What is a Solvent Cleaner?

A cleaning agent is any substance used to remove an unwanted smell, dust, dirt, or stains from surfaces. Whatever the purpose, cleaning agents exist around every corner in the form of liquids, sprays, powers, or granules. Each consists of a different chemical makeup thus making some more hazardous than others. Solvents are a substance capable of dissolving a solute (liquid, solid, or gas) to form a cleaning or degreasing solution. They are used for a number of industrial strength applications including:

  • Dry Cleaning
  • Nail Polish Removal
  • Spot Removers
  • Detergents
  • Glue Removal
  • Grease Elimination

One important quality of solvent cleaners is the boiling point as it determines the speed and temperature of evaporation. Some solvent cleaners evaporate within seconds at normal room temperature. A low boiling point results in the release of potential toxins into the air quickly under normal conditions. If a solvent has a high boiling point, this means it requires increased temperatures in addition to air flow or vacuum application to evaporate faster. This particular characteristic affects workplace safety during application of certain solvents.

What Dangers Exist When Using Solvent Cleaners?
Solvent cleaners are either organic or inorganic in nature with new water-based options becoming available for safer removal. Isopropyl alcohol is an example of a mild organic solvent because most commercial based formulas contain a percentage of water. Acetone, on the other hand, is a strong organic solvent that must be used with caution. Solvent cleaners using acetone are dangerous to inhale for an extended period of time. Hexane, often used in commercial lubricants, is another example of a strong organic solvent. It is typically applied for removal of stains or spills that do not dissolve in water such as vegetable oil or grease. Workers handling stronger organic solvents must be in a well-ventilated area to reduce the dangers of inhalation.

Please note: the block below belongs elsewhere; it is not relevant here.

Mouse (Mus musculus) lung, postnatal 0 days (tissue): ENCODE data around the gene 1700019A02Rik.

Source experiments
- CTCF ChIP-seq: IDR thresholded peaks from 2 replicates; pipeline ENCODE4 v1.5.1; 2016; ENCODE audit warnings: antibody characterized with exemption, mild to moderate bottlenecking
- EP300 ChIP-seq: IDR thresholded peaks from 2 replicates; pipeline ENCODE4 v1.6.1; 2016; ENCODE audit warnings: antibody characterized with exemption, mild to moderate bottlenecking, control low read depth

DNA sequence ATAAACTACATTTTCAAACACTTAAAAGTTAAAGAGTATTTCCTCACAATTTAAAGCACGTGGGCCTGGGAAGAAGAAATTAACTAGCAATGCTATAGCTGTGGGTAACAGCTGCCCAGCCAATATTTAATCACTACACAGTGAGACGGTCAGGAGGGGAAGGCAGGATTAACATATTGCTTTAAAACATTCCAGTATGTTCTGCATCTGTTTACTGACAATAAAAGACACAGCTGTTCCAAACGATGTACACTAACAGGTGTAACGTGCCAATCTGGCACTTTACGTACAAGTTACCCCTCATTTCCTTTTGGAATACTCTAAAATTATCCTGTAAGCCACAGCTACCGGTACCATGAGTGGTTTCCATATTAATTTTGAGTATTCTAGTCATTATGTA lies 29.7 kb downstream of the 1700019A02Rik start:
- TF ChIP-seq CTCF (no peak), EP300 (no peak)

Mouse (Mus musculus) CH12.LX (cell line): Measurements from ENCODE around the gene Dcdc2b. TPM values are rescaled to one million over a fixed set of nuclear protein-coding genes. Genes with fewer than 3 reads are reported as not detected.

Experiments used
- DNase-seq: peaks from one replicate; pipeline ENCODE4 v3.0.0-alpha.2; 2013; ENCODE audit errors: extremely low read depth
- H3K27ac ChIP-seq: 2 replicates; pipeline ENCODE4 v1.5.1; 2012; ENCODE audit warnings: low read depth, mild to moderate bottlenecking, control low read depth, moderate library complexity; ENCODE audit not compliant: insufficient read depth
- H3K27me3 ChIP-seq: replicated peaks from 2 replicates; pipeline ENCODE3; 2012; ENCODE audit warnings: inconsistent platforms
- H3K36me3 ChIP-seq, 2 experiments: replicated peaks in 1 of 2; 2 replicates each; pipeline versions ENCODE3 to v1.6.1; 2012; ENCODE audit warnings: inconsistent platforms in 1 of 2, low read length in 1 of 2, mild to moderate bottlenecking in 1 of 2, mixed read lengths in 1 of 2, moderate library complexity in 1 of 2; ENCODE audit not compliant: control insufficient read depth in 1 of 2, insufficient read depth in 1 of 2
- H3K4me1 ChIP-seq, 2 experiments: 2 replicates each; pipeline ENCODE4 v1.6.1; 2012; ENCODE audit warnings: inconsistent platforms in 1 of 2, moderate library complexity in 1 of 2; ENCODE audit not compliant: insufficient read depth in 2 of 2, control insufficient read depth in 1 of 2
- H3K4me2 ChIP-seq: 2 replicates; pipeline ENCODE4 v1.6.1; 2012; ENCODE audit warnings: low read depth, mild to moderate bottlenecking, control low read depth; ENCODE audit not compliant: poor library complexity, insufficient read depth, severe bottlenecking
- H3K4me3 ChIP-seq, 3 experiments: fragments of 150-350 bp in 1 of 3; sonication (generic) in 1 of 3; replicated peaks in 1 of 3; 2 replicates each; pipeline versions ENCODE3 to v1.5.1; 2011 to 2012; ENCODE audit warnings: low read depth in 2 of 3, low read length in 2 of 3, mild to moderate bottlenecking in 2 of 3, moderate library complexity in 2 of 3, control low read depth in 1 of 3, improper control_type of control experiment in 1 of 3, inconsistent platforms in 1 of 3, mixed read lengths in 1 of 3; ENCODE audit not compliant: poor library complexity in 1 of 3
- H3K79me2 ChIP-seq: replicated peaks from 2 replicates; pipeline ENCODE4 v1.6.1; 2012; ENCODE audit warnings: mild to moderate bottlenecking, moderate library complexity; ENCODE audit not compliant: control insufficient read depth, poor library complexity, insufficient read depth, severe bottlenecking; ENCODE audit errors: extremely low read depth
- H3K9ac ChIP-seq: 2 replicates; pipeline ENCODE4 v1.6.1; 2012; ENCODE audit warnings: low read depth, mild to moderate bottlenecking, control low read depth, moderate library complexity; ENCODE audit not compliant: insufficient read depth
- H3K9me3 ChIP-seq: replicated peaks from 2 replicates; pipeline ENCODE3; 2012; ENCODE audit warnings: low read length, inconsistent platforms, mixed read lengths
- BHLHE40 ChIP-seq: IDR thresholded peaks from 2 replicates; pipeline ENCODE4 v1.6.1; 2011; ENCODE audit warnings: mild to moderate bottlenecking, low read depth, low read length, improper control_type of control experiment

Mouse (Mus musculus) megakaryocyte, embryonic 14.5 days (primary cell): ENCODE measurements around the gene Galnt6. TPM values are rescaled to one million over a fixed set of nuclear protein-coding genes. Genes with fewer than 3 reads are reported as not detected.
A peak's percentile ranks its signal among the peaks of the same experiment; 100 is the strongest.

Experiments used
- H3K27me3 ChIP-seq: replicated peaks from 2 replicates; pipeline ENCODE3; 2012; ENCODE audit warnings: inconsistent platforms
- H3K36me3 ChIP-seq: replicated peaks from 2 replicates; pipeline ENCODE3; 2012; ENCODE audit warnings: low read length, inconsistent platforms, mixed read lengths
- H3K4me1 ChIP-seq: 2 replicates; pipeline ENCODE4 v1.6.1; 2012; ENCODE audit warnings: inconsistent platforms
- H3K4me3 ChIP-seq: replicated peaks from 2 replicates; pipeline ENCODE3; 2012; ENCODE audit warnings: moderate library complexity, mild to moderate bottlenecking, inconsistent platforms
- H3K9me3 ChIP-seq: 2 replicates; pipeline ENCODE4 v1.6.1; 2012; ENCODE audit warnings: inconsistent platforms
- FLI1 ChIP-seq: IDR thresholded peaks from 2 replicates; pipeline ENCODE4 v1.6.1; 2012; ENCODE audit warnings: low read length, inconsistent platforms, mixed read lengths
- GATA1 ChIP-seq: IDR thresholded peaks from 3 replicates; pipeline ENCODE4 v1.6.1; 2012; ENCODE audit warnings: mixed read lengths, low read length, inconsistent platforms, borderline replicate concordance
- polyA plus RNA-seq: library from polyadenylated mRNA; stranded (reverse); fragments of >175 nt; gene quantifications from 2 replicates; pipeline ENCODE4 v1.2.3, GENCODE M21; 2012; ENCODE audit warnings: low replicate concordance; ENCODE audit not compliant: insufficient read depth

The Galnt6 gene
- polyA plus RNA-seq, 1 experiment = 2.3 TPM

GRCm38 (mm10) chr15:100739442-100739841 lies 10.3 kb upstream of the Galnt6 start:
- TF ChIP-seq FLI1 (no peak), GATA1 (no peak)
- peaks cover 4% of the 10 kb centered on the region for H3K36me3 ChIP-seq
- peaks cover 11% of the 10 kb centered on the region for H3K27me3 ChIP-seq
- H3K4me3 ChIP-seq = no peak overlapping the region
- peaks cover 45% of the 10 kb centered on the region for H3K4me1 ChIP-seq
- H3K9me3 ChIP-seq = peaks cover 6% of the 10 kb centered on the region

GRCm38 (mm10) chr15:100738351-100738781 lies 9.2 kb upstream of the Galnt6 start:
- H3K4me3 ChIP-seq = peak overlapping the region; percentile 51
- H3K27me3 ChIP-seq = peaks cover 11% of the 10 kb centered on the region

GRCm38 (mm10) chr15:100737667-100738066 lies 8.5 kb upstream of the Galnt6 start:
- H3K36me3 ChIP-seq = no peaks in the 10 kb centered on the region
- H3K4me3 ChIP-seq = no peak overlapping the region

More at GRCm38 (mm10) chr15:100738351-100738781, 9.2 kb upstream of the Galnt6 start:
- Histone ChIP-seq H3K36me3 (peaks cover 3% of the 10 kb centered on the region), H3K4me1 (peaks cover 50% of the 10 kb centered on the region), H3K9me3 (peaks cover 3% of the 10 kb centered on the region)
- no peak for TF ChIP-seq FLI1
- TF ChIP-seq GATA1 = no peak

Inhalation is one of the biggest dangers of strong organic solvent cleaners. Handling requires a well-ventilated area, precautionary clothing, and eye protection in many cases. Those with a low-boiling point are more dangerous for both the environment and people because they have a higher vapor pressure. They are referred to as Volatile Organic Compounds or VOCs and consist of any organic chemicals that evaporate at room temperature. A good example would be formaldehyde, which is released from certain paints. The largest health risks are respiratory, allergic, and immune system complications due to inhalation or direct exposure.

Safer Options Are Available
Using solvent cleaners containing low or no VOCs is one option for reducing exposure. Stocking only the needed quantity also reduces exposure as these items evaporate even when not in use. Taking measures to find a lower VOC alternative is equally important. Several companies are able to offer solvent cleaners with Low-VOCs or No VOCs, which do not evaporate as quickly and are safer to handle. At Ecolink, we not only offer choices capable of doing the job with lower VOCs, but also are able to formulate a solvent cleaner based on your specific needs. Contact us today to learn how we are able help you get the same clean with a safer, specially formulated solvent cleaner.